Mental Violence Cannot Be Measured At First Place
He seems polite, smart, kind and open-minded. But need to remember, when the light is brightest, then the darkness on otherside is the most intended. I wish mental violence could show its bruises! At least I could ask for justice!”
– SAMAYRA SOBBED.
Keywords: crime, depression, intimate partner abuse, humiliation, mental health, post-traumatic stress disorder, suicidal thoughts.
December 9th, 2022.
The author stated in her manuscript,
“Today I am going to write the most difficult article of my life. As a legal advice practitioner and activist, I always love to add some legal provisions and remedies in my writings. But today I am feeling powerless! If intimate partner violence (IPV) could be possible to elaborate in a medical form, then I would say it is a treacherous disease that you can’t identify, which is not curable due to lack of treatment; now you just wait to see the precarious aftermath! It’s an invisible global health virus! If we can’t treat it socially and legally, then soon it will contaminate our socio-economic balance.”
Samayra (Pseudonym) moved to Finland in the year 2014 with a lot of dreams and expectations. She dreamed of a beautiful life and expected to flourish with her full potential. She was the brightest student in her class and had a lot to give to this world. As she moved to one of the safest countries in the world, where human rights and women’s safety are prioritized, she thought now she would be able to follow her dreams. But reality hits the glass of dreams and pierces through her confidence!
The First Gesticulation
“My family arranged this marriage for me. My ex-husband was 11 years older than me, graduated from one of the best universities in Finland and was employed at a big IT farm. In front of others, he was one of the gentlest people. He never raised his voice during conversations, but with a low voice, he humiliated me everlastingly “.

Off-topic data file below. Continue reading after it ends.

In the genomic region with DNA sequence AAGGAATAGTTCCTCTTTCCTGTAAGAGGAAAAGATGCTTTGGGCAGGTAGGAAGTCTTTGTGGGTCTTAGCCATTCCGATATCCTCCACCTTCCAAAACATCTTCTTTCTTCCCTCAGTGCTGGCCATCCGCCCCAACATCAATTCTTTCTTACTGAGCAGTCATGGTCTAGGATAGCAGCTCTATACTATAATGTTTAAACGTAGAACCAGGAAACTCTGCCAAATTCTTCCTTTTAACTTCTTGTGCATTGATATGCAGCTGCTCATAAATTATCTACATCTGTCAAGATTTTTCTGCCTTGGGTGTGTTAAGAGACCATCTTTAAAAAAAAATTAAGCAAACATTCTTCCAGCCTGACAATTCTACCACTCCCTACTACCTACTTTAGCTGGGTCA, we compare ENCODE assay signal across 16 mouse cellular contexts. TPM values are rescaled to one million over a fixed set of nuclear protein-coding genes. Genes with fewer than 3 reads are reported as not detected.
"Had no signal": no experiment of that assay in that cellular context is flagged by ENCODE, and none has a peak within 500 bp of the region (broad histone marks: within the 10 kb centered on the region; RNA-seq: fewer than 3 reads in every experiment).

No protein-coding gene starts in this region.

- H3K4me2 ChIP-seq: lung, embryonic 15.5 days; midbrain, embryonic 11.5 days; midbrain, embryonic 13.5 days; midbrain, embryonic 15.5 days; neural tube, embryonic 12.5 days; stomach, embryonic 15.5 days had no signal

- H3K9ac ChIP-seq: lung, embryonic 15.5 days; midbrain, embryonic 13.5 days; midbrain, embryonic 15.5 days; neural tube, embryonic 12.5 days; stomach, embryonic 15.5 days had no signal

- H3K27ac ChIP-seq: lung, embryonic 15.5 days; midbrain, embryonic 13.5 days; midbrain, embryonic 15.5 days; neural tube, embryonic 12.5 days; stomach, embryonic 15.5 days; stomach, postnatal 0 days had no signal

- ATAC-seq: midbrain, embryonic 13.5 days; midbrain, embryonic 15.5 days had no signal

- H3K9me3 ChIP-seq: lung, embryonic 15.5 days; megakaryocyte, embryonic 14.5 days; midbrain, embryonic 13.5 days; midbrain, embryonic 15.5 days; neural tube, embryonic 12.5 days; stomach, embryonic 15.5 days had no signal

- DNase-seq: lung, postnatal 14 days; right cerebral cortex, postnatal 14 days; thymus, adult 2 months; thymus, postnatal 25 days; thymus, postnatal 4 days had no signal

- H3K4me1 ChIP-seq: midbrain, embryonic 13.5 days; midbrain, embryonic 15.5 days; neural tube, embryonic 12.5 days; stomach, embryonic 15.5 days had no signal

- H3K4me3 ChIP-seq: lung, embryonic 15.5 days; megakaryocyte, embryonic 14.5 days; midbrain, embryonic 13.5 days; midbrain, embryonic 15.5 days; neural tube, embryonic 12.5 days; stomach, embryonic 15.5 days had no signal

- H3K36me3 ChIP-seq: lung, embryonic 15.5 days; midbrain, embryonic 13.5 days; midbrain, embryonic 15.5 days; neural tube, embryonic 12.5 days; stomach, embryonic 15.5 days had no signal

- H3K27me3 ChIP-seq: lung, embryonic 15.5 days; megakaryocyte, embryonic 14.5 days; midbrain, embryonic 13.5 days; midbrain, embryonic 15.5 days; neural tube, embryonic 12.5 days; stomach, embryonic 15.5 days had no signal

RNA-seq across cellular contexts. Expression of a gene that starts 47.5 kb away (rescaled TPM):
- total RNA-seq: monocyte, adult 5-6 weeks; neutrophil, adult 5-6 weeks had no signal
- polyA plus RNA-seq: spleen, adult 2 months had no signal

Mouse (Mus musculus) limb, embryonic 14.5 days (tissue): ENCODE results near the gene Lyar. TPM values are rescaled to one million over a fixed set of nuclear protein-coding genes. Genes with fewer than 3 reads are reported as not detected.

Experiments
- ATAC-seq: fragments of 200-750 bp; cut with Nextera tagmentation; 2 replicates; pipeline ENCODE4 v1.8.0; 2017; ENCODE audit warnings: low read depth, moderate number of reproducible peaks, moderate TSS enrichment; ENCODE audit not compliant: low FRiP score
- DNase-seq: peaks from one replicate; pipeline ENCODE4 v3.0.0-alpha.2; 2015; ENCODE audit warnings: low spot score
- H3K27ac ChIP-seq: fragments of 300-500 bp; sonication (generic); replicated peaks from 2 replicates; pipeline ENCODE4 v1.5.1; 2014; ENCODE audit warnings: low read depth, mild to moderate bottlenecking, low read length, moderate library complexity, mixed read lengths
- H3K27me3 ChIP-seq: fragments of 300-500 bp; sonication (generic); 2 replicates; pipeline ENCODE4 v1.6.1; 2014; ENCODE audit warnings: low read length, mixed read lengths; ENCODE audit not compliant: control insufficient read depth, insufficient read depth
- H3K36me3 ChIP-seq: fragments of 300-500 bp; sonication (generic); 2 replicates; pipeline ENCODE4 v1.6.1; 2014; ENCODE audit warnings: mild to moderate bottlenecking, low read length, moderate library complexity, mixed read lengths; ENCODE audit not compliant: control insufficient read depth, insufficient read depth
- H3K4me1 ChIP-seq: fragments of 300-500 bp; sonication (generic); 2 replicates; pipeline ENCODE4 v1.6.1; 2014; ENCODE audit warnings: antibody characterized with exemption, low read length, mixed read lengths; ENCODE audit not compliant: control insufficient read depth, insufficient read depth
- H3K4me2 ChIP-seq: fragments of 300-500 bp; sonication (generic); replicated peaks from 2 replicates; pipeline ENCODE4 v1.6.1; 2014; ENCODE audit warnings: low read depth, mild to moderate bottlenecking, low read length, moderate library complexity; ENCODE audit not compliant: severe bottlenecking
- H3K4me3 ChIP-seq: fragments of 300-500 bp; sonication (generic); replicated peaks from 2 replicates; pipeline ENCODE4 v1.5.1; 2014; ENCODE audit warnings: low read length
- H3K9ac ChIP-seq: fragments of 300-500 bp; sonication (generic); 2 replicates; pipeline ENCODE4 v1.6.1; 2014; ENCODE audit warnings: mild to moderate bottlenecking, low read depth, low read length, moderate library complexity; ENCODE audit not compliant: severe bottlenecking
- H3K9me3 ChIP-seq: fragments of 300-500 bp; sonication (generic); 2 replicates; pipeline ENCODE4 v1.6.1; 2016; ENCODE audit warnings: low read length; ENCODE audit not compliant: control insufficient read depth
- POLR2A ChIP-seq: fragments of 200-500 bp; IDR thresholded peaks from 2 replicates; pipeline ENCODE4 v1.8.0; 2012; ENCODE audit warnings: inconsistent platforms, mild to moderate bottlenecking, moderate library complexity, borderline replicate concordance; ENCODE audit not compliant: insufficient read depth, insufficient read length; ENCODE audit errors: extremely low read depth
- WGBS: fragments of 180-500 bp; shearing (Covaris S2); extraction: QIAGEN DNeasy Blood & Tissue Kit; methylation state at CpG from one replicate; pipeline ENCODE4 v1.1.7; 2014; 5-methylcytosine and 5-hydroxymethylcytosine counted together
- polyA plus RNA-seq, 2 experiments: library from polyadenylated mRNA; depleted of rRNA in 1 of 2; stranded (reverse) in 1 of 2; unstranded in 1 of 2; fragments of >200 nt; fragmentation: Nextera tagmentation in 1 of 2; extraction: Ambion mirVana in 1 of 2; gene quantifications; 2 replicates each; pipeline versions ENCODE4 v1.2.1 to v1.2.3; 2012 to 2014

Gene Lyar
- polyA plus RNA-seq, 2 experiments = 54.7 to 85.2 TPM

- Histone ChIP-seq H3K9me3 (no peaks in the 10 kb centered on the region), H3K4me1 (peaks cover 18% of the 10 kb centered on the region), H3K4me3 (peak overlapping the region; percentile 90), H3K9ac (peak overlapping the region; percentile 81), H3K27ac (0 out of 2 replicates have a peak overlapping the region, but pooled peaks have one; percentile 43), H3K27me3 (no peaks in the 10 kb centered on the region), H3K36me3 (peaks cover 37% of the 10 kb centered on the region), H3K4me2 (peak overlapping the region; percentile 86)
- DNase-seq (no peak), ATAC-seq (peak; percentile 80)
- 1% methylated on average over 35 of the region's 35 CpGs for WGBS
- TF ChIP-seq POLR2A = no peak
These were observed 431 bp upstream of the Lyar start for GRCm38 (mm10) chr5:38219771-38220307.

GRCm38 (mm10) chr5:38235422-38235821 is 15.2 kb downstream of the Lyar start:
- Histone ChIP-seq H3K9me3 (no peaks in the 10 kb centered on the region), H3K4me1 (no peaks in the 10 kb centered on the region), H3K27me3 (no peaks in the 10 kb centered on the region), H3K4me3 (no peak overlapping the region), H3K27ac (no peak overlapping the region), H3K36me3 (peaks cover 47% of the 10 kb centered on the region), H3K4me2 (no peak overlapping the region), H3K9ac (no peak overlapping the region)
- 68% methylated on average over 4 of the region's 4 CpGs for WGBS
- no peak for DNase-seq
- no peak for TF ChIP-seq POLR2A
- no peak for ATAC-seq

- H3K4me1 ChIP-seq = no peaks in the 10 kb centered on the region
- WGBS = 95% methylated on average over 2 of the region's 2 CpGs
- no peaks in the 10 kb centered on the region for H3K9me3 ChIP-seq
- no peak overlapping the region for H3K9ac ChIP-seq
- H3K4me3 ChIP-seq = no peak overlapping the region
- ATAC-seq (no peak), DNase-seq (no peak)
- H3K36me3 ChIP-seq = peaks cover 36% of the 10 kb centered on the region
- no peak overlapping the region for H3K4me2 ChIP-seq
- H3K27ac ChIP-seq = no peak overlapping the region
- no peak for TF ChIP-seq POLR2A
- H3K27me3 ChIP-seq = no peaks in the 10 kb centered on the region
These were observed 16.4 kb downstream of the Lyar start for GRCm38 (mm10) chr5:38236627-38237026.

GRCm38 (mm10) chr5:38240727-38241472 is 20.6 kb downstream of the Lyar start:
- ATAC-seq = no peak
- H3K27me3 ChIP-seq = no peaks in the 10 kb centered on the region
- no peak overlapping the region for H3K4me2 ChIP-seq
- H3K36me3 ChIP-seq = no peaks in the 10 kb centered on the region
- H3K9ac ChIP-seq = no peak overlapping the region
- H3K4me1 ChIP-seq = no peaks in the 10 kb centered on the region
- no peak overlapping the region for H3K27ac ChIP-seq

The Expression of Mental Abuse
“If I cried, he made mocking videos of me and threatened to publish those videos on social media to prove that I was crazy. He would set a curfew for me, and if I was ever late, he grabbed my money as punishment. This one cold winter night, he kept me standing outside our house and didn’t open the door until early morning. This was his way of teaching me a lesson for not abiding by his rules. Whatever I did, he laughed at me and said I was good for nothing. He checked my phone calls and text messages. He always compared me with other women, and he detected faults in whatever I did. He constantly bullied me in the name of jokes.”
The Contagiousness of Mental Abuse
“He constantly uttered negative statements about my family and friends, used to complain about me to his family and involved them in this bullying. He called my parents in the middle of the night and threatened them. My parents were fearful and stressed and started to be sick, but I could not even help them. ”
The Unseen Truth
“I was feeling so helpless, unsafe, lonely, and panicky. He was the nicest person in public and I also used to express myself as a happy and normal person in front of others; but deep inside, I had strayed. I started believing everything was my fault and that I was good for nothing and a lousy human. I felt that if I got divorced, I would only bring only shame and humiliation to my family. “
Sequel of Mental Violence
“I lost my confidence and self-esteem. I gave up on further education and started to disbelieve in my potential. I extracted my hobbies. I used to cry in the shower and ask God why it was happening to me! Where I did wrong! Is there any rescue? Is there any edge of such torture? “